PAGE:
I did the online course Alchemy 1 this past spring and summer, with Bosnak and Patricia Berry discussing the first two chapters in Hillman's book. I missed the live webinar for Alchemy 1, and for the chapters Salt, Black, and Blue, but I've listened and read on my own and will eventually go back and get the online audio discussion for the chapters I missed hearing.

It's a wonderful course. James Hillman writes eloquently and richly about alchemy and elaborates on Carl Jung's writings on alchemy and psychology in a fetching way. Robert Bosnak does a lovely job illuminating Hillman's words, and with the web audience joining in, it's a wonderful conversation. 

Last night's talk had to do with silver and whitening and luna, and the luna-tic way of reflection. It's a little bit mystical, a little bit poetic, and very provocative to consider. I had the window open in the garret and curled up in my reclincer with a glass of wine and my notebook and pen. A wonderful way to move into fall and winter, with two of these a month, on Thursday evenings at 9 p.m. EST.  It's not too late to sign on for this segment - go to Jung Platform online if interested. 

I went out today thinking I would be riding but rain swooped in and I renamed it deworming day. Little Man and Rafer and Keil Bay were eager to get their doses and even Cody and Redford, much more leery of even the apple-flavored variety, were cooperative. A round of peppermints and some clean waters and fresh hay and that was that.

It is so lovely outside with all the color and the leaves falling and the rain just wets everything down into its own palette. By tomorrow I'll want sunshine again but for now, sweet potato walnut muffins (our own sweet potatoes!!) and coffee are calling my name.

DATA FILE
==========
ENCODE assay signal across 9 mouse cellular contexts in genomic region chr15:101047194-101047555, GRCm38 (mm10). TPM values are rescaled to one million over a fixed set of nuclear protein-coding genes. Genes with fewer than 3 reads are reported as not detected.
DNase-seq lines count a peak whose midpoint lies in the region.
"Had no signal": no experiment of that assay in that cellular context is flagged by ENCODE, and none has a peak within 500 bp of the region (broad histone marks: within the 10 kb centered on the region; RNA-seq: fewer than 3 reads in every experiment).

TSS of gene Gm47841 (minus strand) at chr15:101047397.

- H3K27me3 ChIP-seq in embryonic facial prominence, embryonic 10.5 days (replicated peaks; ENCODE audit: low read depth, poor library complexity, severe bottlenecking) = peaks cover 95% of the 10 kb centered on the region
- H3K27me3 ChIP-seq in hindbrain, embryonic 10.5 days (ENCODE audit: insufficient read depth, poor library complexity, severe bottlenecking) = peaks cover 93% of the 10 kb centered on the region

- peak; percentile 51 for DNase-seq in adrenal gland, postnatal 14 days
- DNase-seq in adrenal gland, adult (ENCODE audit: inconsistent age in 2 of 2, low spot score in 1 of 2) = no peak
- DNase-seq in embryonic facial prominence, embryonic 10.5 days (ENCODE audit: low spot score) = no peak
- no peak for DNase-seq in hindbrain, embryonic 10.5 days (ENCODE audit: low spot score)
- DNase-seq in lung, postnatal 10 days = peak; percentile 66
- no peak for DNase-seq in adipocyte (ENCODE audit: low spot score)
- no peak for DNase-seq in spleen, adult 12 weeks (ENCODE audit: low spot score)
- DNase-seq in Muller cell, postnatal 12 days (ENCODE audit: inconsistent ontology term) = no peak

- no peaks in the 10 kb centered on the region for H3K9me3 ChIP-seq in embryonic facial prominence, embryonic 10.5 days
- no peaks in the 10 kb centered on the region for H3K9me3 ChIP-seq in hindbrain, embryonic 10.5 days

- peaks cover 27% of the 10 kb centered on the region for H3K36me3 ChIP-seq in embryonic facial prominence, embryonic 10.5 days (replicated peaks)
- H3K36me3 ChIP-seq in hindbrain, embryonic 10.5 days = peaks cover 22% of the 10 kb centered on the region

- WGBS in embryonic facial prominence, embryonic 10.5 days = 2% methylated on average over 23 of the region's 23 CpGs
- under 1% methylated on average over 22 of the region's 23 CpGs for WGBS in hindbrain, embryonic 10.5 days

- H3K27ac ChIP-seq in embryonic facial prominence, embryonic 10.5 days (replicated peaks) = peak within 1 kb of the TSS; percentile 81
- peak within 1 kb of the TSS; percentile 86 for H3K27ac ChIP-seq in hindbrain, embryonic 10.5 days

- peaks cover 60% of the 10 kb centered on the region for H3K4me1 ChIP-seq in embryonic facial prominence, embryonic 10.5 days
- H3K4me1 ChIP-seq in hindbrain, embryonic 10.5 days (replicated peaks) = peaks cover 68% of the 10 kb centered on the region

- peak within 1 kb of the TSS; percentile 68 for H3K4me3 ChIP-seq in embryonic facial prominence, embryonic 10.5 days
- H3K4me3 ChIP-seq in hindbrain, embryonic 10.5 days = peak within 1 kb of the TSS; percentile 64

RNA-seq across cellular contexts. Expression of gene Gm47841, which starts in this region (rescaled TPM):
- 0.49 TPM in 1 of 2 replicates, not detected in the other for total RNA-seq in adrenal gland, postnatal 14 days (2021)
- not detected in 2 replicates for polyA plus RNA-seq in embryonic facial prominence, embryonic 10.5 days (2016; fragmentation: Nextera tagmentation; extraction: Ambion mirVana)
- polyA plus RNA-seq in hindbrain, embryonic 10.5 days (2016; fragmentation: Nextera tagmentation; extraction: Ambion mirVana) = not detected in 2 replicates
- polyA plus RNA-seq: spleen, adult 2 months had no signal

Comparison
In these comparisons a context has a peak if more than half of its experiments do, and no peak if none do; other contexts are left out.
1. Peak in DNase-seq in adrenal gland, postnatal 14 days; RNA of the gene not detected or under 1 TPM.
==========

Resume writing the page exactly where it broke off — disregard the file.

Wednesday, November 04, 2015

more rain and hoof trims all around

We're in another stretch of rainy days here. The horses and donkeys are hanging out in stalls most of the day and night so it's an ongoing effort to keep the barn clean. The longer they're in the messier they get, strowing hay, dropping manure all over the place. Relationships were straining: Keil Bay and Little Man pinning ears over the stall door at one another, Rafer Johnson nipping at Redford. 

I had the trimmer coming in an hour and needed to tidy the barn, clear the barn aisle, and get the herd settled in some new configuration that would hopefully improve their moods.

Over the years I have learned that they like to be surprised, within a range of options. They like switching from one side of the barn aisle to the other; mostly with a few exceptions they enjoy having a new "barn mate" to hang out with. Alternating between hay on the stall mats to hay in nets to hay under the shelter keeps them happiest on these long rainy days. Apples or carrots in feed tubs make them happy, as do peppermints.

It was noon so time for Keil Bay's mid-day meal. I quickly cleaned a stall - not the one he was standing in - and moved him in with his meal, a fresh bucket of water, and a closed door. The rest of the boys were upset - they wanted meals too - so I gave them each a very small snack of Chaffhaye which gave me time to get another stall cleaned and set up for Cody. I closed him in too. When free to come and go 24/7 Keil and Cody seem to enjoy being closed in from time to time. The pony and donkeys had been on the near side of the barn all morning, so they went on the other side - with one stall open to the shelter and the arena open in case they wanted to take a stroll in wet but non-muddy footing.

Once I got them all situated with fresh water and Chaffhaye I served up their hay. 

Our barn is never really dark during the daytime but I put all the lights on, including the twinkle lights in the feed room, and turned on NPR. Suddenly it was cheerful and like a big living room. Everyone was munching, no ears were pinning, moods had improved dramatically.

By the time the trimmer arrived I had the barn aisle clean and horses groomed. The pony - well, his elves took the night off and he was simply a lost cause. The donkeys don't roll in the mud so they were nice and clean and fluffy already.

All mine enjoy the attention they get from our wonderful hoof trimmer. She is attuned to them as she works, gives lots of praise, and yesterday offered a "Peace and Calm" blend of essential oils to all of us. The rain was falling outside the barn and it was a dreary day with flies and mosquitoes (yes, in November - the curse of a temperate climate) but everyone got a turn and everyone ended up licking and chewing and enjoying the new scent.